Greenpeace Launches River-keeper in Eloor

Press release - November 21, 2002
COCHIN, India — The mayor of Cochin Mr. C.M. Dinesh Mani flagged off the river-keeper in Eloor today at 10 a.m. The river-keeper, a Greenpeace active volunteer V.J.Jose, will use a small motorised boat to systematically patrol and monitor the waterways of Eloor. He would keep an eye out for illegal discharges from the Industries, collect water samples for analysis as well as document incidents of pollution.

Speaking on the occasion, the mayor Mr. Dinesh Mani said, "I am very happy that such a proactive step has been taken. This activity initiated by Greenpeace would empower the community to fight for their right to a clean environment. I was myself an employee in this industrial estate and I know the problems that the community faces." After being flagged off by the Mayor, the river-keeper took his boat on a ceremonial trip down the river to the location where the river had industries on either side, the very location which he would keep a careful watch on. He was accompanied on this trip by Mr. Manu Gopalan, Toxics campaigner of Greenpeace.

Speaking in solidarity, Purushan Eloor of the Periyar Malineekarana Virudha Samiti, said: "In these testing times when the government of Kerala plans to sell the river Periyar to private companies, opportunities like this 'Periayar Riverkeeper' idea which helps people save their river from further poisoning must be celebrated"

"We have been part of the people's struggle in Eloor to secure a toxic-free future for themselves and their children for over three years now", said Mr. Manu Gopalan. "The community has been badly let-down by the government especially the Pollution control Board. They do not have any information about the Industries, what hazardous chemicals are being used. Even a basic emergency response system is not in place. This river-keeper is about empowering the community to demand their rights."

In 1999, Greenpeace did a sampling study of the Eloor Industrial Area and found such high levels of toxic pollution that it declared Eloor a "Global Toxic Hot spot". The study found 111 different chemicals in Kozhikandan Thodu, a creek into which Hindustan Insecticides, Merchem Industry and others discharge their effluents. Of these 111, there were as many as 39 Persistant Organic Pollutants (POPs). POPs persist in the environment, accumulate in the bodies of animals and humans and cause severe health impacts ranging from hormonal disruptions, loss of fertility and cancers.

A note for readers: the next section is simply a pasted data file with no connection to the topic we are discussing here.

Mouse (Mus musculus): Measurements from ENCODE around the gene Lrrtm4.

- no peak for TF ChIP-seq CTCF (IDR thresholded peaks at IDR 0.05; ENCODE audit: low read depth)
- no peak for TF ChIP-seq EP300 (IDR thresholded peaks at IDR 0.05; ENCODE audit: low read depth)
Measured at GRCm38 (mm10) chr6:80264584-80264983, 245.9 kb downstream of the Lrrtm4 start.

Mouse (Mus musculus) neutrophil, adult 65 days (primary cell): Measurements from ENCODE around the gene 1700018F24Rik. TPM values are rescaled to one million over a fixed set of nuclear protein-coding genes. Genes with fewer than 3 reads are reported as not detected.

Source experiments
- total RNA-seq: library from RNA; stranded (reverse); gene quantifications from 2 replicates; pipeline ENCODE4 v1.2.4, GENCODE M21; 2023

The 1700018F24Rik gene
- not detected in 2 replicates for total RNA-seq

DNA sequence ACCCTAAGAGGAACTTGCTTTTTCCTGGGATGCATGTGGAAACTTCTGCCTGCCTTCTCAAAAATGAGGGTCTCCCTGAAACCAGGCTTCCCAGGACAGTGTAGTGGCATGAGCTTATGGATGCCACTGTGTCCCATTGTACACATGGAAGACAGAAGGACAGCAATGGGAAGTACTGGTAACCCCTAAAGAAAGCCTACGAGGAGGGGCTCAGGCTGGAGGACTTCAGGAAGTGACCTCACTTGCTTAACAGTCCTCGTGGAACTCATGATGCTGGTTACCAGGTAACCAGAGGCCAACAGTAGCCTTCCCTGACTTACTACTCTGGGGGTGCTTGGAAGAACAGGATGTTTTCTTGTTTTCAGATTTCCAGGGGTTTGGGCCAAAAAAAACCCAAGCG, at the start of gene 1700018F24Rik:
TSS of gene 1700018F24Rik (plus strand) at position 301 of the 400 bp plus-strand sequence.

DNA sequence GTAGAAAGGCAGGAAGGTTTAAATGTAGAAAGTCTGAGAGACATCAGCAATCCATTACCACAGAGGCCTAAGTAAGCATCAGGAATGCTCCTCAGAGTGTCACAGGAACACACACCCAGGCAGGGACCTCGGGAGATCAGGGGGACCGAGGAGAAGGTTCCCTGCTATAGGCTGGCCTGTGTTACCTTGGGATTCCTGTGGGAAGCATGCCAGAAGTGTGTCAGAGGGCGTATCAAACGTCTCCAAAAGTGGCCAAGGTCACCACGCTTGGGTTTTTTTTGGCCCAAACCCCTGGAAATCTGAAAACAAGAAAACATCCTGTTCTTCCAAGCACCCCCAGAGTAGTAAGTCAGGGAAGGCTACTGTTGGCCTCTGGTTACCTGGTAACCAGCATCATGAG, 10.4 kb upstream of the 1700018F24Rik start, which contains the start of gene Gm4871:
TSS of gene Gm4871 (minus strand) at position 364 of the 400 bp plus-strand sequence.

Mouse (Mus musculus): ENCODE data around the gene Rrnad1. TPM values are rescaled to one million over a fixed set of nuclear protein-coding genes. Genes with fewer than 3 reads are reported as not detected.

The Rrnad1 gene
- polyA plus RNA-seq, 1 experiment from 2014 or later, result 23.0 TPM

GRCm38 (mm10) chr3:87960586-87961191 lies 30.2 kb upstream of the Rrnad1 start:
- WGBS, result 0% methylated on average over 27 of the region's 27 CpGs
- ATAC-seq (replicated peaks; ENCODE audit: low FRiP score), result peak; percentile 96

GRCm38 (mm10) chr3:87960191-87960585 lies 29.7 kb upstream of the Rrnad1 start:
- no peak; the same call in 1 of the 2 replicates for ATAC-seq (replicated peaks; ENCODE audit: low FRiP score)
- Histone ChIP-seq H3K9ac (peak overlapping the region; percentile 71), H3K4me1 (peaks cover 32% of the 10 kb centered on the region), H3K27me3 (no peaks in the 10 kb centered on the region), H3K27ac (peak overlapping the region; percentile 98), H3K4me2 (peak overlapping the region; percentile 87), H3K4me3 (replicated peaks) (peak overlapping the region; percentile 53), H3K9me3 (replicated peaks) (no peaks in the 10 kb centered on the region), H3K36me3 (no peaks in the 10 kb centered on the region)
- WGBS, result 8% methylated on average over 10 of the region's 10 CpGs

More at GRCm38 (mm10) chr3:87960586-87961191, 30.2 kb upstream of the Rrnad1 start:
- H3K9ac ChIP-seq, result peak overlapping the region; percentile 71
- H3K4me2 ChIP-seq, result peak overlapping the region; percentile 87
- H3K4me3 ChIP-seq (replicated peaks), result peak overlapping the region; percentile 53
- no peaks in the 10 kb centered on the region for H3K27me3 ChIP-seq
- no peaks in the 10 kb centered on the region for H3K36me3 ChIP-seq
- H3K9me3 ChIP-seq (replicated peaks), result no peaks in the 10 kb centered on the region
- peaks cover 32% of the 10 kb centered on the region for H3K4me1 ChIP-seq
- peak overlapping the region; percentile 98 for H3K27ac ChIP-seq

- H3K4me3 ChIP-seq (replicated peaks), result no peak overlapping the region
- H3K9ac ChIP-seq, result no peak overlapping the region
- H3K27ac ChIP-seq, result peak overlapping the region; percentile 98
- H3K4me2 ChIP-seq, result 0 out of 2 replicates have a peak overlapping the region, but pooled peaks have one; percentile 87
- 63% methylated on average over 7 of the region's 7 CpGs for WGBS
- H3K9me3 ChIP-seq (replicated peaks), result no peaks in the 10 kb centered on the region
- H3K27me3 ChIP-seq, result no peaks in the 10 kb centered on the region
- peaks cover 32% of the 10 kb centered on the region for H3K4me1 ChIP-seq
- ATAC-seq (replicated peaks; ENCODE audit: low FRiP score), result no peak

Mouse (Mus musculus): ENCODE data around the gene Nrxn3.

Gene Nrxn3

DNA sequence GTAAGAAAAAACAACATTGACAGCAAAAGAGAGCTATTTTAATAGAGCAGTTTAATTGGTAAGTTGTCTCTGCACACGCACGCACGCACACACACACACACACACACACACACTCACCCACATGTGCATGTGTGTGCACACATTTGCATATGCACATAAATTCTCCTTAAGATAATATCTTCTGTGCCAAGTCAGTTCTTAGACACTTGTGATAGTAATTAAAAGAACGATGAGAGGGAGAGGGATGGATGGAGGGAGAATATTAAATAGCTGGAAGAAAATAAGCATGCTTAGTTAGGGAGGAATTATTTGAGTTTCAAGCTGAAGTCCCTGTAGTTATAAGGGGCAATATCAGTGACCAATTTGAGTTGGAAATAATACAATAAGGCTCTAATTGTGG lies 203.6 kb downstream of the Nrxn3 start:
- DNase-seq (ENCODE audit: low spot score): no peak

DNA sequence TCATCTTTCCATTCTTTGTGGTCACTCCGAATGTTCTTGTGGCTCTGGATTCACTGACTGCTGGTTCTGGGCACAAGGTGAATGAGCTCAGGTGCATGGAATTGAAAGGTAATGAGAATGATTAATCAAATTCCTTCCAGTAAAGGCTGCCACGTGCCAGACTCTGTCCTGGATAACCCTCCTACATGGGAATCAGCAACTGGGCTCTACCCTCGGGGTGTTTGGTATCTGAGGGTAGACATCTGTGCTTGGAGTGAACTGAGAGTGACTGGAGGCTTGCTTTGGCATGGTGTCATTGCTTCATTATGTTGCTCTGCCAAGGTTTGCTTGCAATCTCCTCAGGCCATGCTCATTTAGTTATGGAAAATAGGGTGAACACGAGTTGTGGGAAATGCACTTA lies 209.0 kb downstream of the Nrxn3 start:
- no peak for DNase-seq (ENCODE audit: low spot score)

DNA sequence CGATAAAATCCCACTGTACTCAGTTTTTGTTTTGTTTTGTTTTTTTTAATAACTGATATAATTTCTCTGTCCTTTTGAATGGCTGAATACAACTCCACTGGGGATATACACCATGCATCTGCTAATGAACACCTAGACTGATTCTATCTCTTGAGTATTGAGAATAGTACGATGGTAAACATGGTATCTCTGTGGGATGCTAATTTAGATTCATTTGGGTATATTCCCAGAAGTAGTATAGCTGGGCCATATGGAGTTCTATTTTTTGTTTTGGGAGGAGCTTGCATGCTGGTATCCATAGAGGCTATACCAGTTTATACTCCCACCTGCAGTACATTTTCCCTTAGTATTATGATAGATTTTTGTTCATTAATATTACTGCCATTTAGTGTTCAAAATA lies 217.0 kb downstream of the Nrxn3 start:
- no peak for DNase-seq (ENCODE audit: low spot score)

"The consistant release of toxic chemicals by corporations in callous disregard for the community and flagrant violation of the law, makes Eloor a Bhopal in slow motion.", said Sanjiv Gopal of Greenpeace. "There are a thousand Bhopals across the country, where corporations are compromising on environmental and safety standards thus exposing both their workers and the community around to toxics. It is to bring public attention to this issue that we have undertaken the Thousand Bhopals Jatha."

The Greenpeace activists are here as part of the "Thousand Bhopals Jatha" which will travels thriough 25 different hot-spots of the country with the message of "No More Bhopals" and the mission to "empower people to eliminate corporate crime". The Jatha which has reached here after covering 5 hot-spots in Karnataka and Tamil Nadu, will be joined by three survivors from Eloor on its journey to Bhopal.

Mr. V.J.Jose has been a long time local environmental activist has been an active volunteer with Greenpeace over the last year. "I have been documenting environmental crimes here for many years now. With the boat, I feel confident that I can do a systematic job of monitoring the river and using the information to empower and mobilise my community and put more pressure on the government authorities to act. Polluters beware!", says Jose confidently.

The Thousand Bhopals Jatha, will be joined by the Greenpeace ship MV Artic Sunrise, which docks in Cochin on the 23rd. There are a series of activities that are planned by Greenpeace till the 28th. Over the next 4 days, the Jatha will stage street plays, take out rallies, meet officials and focus attention on the specific situation of Eloor as well as the larger issues surrounding toxic pollution in India.

For more information:Prabal Kumar Das, Media officer - 9818108802

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For more information:Manu Gopalan, Toxics Campaigner - 9811608036

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